Integration within a financial management solution is critical when it comes to saving time, eliminating errors, and creating efficiency within an organization. But, with advances in fund accounting software many local government organizations still utilize outdated, manual processes to reconcile their accounts. If you’re looking to make the switch to an integrated bank reconciliation solution, consider these four advantages.
What is Bank Reconciliation?
In order to discuss an integrated bank reconciliation solution it’s important to have a clear understanding of what it is. Bank reconciliation is the process in which the bank account balance in an organization’s books of account is reconciled to the balance reported by the financial institution. Basically the account balance that is reported by the bank is compared to an organization’s general ledger.
Four Advantages of an Integrated Bank Reconciliation Solution
1. Spot Errors and Detect Fraud
One of the main reasons for reconciling your accounts is that it helps you spot common accounting errors. These mistakes include addition and subtraction errors, double payments, lost checks, and missed payments. Bank reconciliation helps you spot ongoing fraudulent transactions. In rare cases you may even uncover that your bank made an error in your favor.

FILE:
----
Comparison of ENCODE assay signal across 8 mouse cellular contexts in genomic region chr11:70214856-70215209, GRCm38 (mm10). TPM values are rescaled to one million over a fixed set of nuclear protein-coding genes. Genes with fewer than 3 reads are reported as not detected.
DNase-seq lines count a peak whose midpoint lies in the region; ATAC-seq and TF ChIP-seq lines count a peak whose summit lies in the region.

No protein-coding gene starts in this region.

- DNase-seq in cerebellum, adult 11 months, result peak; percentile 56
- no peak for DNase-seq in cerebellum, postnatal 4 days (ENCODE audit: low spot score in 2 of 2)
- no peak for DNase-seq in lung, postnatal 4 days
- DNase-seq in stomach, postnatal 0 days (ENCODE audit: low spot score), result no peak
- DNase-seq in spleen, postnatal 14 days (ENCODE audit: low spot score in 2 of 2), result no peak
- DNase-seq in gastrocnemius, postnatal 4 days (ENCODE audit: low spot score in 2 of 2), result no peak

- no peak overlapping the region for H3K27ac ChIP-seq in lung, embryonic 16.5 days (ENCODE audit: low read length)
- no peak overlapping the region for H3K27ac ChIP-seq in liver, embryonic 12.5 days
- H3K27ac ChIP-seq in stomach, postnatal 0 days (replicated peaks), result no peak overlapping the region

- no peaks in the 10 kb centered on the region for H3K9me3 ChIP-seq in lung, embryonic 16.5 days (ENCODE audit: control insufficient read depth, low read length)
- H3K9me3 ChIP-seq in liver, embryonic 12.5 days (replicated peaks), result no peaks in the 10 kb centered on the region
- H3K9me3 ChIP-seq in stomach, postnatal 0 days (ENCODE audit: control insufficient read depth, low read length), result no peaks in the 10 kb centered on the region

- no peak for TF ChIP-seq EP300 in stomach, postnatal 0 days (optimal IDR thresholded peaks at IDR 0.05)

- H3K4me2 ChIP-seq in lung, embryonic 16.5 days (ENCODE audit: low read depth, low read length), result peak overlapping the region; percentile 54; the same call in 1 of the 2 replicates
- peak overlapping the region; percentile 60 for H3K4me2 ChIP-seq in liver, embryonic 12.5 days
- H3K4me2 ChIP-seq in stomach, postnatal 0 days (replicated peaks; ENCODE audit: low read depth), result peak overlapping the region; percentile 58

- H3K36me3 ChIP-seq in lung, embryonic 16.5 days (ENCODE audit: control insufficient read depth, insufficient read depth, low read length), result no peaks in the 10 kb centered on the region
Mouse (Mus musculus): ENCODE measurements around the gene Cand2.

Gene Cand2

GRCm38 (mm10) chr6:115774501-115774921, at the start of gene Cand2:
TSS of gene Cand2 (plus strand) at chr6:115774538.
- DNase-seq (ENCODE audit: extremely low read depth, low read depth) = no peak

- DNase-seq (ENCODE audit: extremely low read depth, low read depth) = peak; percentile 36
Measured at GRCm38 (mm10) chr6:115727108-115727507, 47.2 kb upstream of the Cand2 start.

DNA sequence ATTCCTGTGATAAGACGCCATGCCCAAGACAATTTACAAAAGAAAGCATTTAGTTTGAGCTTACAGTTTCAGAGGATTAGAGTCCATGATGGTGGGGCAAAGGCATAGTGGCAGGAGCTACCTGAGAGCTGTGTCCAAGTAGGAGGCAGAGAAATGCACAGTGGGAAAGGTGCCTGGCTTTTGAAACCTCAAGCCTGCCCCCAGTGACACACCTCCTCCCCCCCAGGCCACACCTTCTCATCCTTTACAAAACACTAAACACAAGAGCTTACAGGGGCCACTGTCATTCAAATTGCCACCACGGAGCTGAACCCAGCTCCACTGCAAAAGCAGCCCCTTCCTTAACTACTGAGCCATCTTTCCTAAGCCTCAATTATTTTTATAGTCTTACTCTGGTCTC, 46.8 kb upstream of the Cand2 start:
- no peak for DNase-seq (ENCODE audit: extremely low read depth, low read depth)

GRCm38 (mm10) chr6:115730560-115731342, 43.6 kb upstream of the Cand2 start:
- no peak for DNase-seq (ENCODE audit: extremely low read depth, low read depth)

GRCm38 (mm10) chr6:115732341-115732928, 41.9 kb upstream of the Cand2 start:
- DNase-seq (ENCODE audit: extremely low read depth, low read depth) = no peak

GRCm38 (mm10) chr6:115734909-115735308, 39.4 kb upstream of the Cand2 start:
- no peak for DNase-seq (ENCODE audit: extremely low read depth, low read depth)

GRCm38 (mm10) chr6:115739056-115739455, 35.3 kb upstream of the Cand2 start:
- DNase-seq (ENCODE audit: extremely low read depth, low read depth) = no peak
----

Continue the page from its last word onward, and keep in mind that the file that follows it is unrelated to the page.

2. Import Banking Transactions
Many cash management applications can import a file from an organization’s bank. This process can mark cleared checks, verify check amounts (system vs. bank), and generate exception reports for mismatched amounts. This can save you valuable time and help reduce and uncover errors.
3. Understand Fees and Interest Charges
Another great benefit of account reconciliation is organizations can get a better understanding of the fees and penalties that can be charged. For instance, your bank may charge fees if you have an overdraft, stop payment on a check, or if your balance drops below a specified amount. Bank reconciliation can help each side understand where unexpected charges are originating, and help each side narrow down weaknesses within your organization’s internal process.
4. Track Transactions and Receivables
Depending on when you make a payment, your payment may not appear on your bank statement until the following month. You may also accidentally leave one check off of a deposit, especially if you’re making multiple entries.
The same thing can happen to you when a payment you’ve made isn’t cashed or received. Uncashed checks can make you believe you have more money to spend than you actually have to spend.
If you’re taking payments from citizens for things like utility and tax payments, reconciling your accounts will help ensure you do not miss a citizen’s payment (which can incur late penalties or interrupt the citizen’s service).